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Foreign-born Workers in 2020

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June 21, 2021

There were 27.3 million foreign-born workers in the 161 million strong US labor force in 2020, down from 27.5 million in the 164 million strong labor force in 2019. Foreign-born workers were 17 percent of all US workers in 2020, but they accounted for almost 40 percent of the decline in the US workforce between 2019 and 2020.

The foreign-born US labor force shrank in 2020

The unemployment rate of foreign-born workers was lower than the rate for US-born workers in 2019, 3.1 versus 3.8 percent for US-born workers, but higher in 2020, 9.2 versus 7.8 percent for US-born workers. A higher share of foreign-born workers lost jobs in 2020.

A higher share of foreign-born workers lost jobs in 2020 (percentage decline in employment between Feb 2020 and Jan 2021)

Foreign-born men have higher labor force participation rates than US-born men, 77 percent compared to 66 percent in 2020. Foreign-born women have a lower participation rate, 53 percent compared to 57 percent for US-born women. Foreign-born workers are mostly male, 57 percent compared to 52 percent of US-born workers, and more likely to be in the 25-54 age group, 73 percent compared to 62 percent for US-born workers.

Over 19 percent of foreign-born workers 25 and older did not complete high school in 2020, compared with four percent of US born workers. About 40 percent of foreign-born adult workers, and 44 percent of US born adult workers, had college degrees in 2020.

Foreign-born workers were concentrated in particular occupations, including agriculture, construction, and maintenance occupations that have a higher share of foreign-born than US-born workers. Two percent of foreign-born men, compared to 0.8 percent of US-born men, were in farming. Similarly, 15 percent of foreign-born men, compared to eight percent of US-born men, were in construction occupations. Among women, nine percent of foreign-born women, compared to two percent of US-born women, were in cleaning and maintenance occupations.

The median earnings of foreign-born workers were 12 percent lower than the median earnings of US-born workers, $885 a week compared to $1,000 in 2020. The gap in earnings was larger for foreign-born men than for foreign-born women, who earned 88 percent as much as US-born women, $798 versus $903. Similarly, the earnings gap was larger for older workers: foreign-born workers 55 to 64 earned $869, which was 76 percent of the $1,137 of US-born workers in the same age group. Foreign-born workers aged 25-34 earned $885 a week, which was 98 percent of the $907 of similar US-born workers.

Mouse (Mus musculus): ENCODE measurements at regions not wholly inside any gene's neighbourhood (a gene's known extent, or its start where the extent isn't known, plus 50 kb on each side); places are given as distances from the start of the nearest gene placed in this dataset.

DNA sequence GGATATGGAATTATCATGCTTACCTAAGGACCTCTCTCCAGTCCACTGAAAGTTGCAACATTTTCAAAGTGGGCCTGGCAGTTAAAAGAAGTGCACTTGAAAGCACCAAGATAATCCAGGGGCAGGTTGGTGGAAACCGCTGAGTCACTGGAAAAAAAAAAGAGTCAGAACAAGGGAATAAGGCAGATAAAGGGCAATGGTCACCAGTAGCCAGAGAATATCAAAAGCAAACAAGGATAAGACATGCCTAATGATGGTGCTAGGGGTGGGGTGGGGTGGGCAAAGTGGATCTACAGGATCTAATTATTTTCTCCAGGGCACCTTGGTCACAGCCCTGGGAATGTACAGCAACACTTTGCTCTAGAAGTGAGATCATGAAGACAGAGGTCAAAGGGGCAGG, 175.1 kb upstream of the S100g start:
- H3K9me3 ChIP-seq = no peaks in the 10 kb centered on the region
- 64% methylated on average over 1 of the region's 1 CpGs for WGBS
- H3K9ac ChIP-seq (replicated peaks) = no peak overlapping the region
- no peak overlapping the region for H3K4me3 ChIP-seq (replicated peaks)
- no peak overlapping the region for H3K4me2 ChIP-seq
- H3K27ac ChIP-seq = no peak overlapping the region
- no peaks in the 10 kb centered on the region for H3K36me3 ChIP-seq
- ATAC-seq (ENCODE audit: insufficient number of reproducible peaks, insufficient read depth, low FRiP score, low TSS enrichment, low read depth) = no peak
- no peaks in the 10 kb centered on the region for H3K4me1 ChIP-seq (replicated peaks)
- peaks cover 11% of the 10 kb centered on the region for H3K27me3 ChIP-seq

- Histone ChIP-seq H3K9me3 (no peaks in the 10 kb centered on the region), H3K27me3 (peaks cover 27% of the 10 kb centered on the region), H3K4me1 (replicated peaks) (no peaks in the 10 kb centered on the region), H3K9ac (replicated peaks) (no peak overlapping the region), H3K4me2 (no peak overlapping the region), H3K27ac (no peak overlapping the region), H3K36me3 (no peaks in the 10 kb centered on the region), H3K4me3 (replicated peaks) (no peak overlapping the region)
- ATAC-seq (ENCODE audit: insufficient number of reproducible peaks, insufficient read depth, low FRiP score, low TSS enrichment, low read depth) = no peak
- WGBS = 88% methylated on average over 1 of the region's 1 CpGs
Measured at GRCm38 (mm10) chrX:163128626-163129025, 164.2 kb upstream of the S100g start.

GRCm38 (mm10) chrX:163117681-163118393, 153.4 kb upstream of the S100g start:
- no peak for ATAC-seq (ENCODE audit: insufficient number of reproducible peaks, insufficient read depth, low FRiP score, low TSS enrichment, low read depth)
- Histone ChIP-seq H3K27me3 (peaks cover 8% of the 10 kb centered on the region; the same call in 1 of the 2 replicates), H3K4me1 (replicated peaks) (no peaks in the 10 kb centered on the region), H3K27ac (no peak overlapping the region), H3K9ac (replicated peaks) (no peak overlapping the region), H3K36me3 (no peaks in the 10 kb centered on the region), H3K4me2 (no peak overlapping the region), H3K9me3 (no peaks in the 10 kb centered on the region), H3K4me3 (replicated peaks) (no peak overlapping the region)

Foreign-born workers earn less than US-born workers, but the earnings gap is narrowing

The gap between the earnings of foreign-born and US-born reverses as education rises. Foreign-born workers with less than a high-school education earned an average $601 a week in 2020, compared to $655 for similar US-born workers. However, foreign-born workers with college degrees earned an average $1,492 a week, more than the $1,409 of similar US-born workers.

Foreign-born workers with at least BS degrees earned more than US-born workers with at least BS degrees

Almost half of foreign-born workers were Hispanic and a quarter were Asian in 2020. Hispanics were 12 percent and Asians were two percent of US-born workers in 2020.

There were 13 million foreign-born Hispanic workers in 2020, and 16 million US-born Hispanic workers. Foreign-born Hispanic workers with less than a high school education were much more likely to be in the labor force than similar US-born Hispanics: 56 percent of foreign-born Hispanics without high school diplomas were in the labor force in 2020, compared to 36 percent of US-born Hispanics.

BLS. 2021. Labor Force Characteristics of Foreign-born Workers Summary.

FRED. Foreign-born population and employment data.

Employment status of the foreign-born and native-born populations by selected characteristics, 2019-2020 annual averages
Characteristic 2019 2020
Civilian noninstitutional population Civilian labor force Civilian noninstitutional population Civilian labor force